Christopher Fairman “Fuck: Word Taboo and Protecting Our First Amendment Liberties”

Fairman establishes that most current usages of the word have connotations distinct from its meaning of sexual intercourse. The book discusses the efforts of conservatives in the United States to censor the word from common parlance. The author says that legal precedent regarding its use is unclear because of contradictory court decisions. Fairman argues that once citizens allow the government to restrict the use of specific words, this will lead to an encroachment upon freedom of thought.

via Fuck: Word Taboo and Protecting Our First Amendment Liberties – Wikipedia, the free encyclopedia.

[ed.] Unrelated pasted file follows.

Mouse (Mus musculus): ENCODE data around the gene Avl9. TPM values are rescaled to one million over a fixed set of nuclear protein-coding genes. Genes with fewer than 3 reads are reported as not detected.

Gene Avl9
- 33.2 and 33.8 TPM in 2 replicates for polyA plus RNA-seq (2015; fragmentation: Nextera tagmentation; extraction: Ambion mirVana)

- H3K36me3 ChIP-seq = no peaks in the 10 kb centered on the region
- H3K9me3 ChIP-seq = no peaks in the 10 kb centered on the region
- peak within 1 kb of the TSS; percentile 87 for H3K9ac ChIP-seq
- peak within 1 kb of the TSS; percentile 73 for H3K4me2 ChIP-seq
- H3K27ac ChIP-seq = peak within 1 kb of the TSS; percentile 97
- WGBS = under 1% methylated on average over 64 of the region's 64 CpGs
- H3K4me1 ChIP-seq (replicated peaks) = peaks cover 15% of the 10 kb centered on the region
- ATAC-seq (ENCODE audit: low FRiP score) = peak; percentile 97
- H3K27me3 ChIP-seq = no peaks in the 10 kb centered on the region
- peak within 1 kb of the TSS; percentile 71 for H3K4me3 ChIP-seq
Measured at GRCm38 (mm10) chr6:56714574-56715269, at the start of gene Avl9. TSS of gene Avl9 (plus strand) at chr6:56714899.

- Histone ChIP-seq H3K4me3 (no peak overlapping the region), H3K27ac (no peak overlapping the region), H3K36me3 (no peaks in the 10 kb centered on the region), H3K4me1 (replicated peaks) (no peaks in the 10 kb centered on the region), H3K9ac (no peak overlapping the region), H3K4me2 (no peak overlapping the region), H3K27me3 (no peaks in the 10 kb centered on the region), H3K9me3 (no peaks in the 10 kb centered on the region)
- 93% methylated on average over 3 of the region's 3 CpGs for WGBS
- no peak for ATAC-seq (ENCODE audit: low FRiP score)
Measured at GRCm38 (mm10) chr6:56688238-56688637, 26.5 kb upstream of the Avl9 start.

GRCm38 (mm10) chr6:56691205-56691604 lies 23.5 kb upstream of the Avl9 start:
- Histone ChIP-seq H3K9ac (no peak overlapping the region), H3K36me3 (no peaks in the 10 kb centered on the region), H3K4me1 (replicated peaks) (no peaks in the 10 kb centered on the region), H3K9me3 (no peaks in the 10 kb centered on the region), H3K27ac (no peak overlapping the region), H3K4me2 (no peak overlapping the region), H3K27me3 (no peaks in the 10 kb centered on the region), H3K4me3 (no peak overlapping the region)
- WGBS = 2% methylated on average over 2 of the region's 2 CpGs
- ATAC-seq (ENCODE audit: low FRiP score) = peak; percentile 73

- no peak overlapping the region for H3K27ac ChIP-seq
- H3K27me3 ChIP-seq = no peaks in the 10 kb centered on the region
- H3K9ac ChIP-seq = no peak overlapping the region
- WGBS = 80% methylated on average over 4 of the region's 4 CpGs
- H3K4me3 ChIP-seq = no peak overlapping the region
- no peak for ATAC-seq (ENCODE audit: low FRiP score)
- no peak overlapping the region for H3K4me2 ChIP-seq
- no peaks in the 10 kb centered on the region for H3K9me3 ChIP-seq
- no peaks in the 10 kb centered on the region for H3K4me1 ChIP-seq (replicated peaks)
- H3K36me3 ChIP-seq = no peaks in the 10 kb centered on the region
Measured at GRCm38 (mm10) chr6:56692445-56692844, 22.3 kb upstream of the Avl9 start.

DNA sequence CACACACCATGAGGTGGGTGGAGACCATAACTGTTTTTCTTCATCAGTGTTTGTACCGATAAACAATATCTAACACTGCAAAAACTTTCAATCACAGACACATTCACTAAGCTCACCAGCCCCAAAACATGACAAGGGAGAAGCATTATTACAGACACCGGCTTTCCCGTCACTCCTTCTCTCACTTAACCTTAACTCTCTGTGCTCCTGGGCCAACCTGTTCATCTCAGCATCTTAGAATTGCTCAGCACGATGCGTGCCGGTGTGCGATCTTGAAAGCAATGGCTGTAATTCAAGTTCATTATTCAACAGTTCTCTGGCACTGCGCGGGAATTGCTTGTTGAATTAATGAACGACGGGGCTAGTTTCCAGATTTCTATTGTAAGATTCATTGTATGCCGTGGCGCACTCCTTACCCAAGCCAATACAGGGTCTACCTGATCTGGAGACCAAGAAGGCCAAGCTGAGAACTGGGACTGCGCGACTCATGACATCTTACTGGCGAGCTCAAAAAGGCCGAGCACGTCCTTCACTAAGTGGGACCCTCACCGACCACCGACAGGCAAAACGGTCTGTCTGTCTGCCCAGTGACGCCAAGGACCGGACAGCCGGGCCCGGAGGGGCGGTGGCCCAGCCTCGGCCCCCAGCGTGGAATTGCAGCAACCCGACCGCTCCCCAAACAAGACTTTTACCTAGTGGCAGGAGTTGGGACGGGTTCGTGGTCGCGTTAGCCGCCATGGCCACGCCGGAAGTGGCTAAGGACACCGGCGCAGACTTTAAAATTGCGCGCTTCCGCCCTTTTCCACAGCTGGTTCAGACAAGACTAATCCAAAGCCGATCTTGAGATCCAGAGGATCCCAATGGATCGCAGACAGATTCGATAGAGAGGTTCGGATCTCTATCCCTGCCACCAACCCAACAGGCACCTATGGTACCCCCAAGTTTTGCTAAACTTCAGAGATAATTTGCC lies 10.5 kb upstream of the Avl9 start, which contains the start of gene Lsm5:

Thoughts? I haven’t read the book, just saw this article featured on Wikipedia’s homepage. I would agree that in normal conversation, while “fuck” can be used in a literal sense, it’s much more often used figuratively – a lot like many other taboo words. (Think of phrases like “what the hell” and “____-ass”.) I’m not the biggest fan of psychoanalysis as an analytical framework, though, despite feeling that in its time it was perhaps a necessary breath of fresh air. Perhaps an interesting, nonconventional angle to help you think outside the box, but not a theory I like to guide my scholarship with, in general.

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